This Hypersonic ‘Space Plane’ Can Get From New York to London in One Hour

It can soar at 6400km/h—or five times the speed of sound.

By Rachel Cormack 29/09/2019

What if you could get from New York to London in just an hour? The UK Space Agency recently revealed plans for a high-tech “space plane” that is capable of jetting across the pond at lightning speed—and it could be in the skies as soon as 2030.



Last week, the CEO of the UK Space Agency Graham Turnock announced the UK would be working more closely with Australia in a “world-first Space Bridge” agreement which will focus on delivering a plane—or rocket, really—to shuttle passengers from continent-to-continent in just four hours. While flights from London to the Big Apple will reportedly take a skerrick over 60 minutes.



It’s all courtesy of a new hypersonic engine SABRE (Synergetic Air-Breathing Rocket Engine)—which the scientists at Reaction Engines are currently developing. Fueled by a combination of hydrogen and oxygen, SABRE is capable of powering a plane to Mach 5.4 (6400 km/h) for speedy commercial travel—that’s around five times the speed of sound—or Mach 25 (30,000 km/h) when soaring in space. It’s supposedly greener and cheaper than current air travel, too.

SABRE hypersonic space plane

SABRE Hypersonic Space Plane Courtesy of Reaction Engines

One of the challenges of hypersonic flight is ensuring the engine can withstand the heat—travelling that quickly can cause the engine itself to melt—but SABRE chills the incoming air with tiny tubes of super-cooled helium, and then utilizes that captured heat to power the engine.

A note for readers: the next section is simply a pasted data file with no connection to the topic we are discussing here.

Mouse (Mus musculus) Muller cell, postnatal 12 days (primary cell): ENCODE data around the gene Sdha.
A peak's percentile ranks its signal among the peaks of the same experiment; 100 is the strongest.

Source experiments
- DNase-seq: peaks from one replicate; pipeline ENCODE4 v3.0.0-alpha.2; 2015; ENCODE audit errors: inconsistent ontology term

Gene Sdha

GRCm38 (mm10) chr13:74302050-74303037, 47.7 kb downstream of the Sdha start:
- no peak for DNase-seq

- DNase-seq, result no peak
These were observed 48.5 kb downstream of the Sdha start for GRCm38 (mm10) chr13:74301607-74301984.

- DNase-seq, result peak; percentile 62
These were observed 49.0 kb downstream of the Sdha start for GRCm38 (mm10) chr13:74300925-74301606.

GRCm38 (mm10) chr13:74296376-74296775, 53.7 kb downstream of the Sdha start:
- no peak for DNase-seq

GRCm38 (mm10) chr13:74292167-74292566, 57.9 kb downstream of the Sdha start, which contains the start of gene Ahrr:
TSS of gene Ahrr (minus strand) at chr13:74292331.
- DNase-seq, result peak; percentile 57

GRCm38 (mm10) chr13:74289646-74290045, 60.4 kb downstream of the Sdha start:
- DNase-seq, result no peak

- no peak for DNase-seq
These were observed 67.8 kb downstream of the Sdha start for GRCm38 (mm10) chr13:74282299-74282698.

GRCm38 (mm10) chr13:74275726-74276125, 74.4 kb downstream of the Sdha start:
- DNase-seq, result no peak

“Our pre-cooler takes air that arrives at 1000 degrees centigrade and cools it down to zero in one-twentieth of a second,” Shaun Driscoll, of Reaction Engines, said.

SABRE hypersonic space plane

SABRE Engine Courtesy of Reaction Engines

That’s not just talk, either. Back in April, the Oxfordshire-based firm announced successful tests of a precooler, simulating conditions at Mach 3.3—that’s 50 per cent faster than the supersonic turbojet Concorde, which trekked between New York and Paris in 3.5 hours, but was terminated in 2003 following a catastrophic crash in which 109 people died. It’s also on par with the Lockheed SR-71 Blackbird, the fastest jet aircraft ever made.



Reaction Engines will continue trialling parts, with test flights scheduled to begin in mid-2020 and commercial flights slated for the 2030s. The government has already invested £60 million (around $109 million at current exchange) into SABRE, which has been matched by Rolls Royce, BAE Systems and Boeing.

ADVERTISE WITH US

Subscribe to the Newsletter

Stay Connected

You may also like.

Embraer Is Testing Self-Flying eVTOLs Over Rio de Janeiro

The tech will lead to air taxis flying themselves as part of urban transport.

By Michael Verdon

12/05/2022

The First Electric Aeroplane That You Can Fast-Charge Is Coming

Diamond Aircraft’s eDA40 can be recharged in about 20 minutes.

By J. George Gorant

06/05/2022

The First Flying-Car Airport Opens In The UK

But you can’t take off just yet.

By Tori Latham

05/05/2022

Furniture Maker RH Has Designed Sleek Private Jets And A Yacht You Can Charter

The upscale home-furnishings company is bringing a trained design eye to both often-overlooked interiors.

By Helena Madden

02/05/2022

Inside The First All-Private Space Mission To The International Space Station

The Ax-1 crew is scheduled to splash down after conducting scientific research aboard the International Space Station for nearly two weeks.

By Michael Verdon

28/04/2022

Buy the Magazine

Subscribe to Robb Report today!

Subscribe today

Stay Connected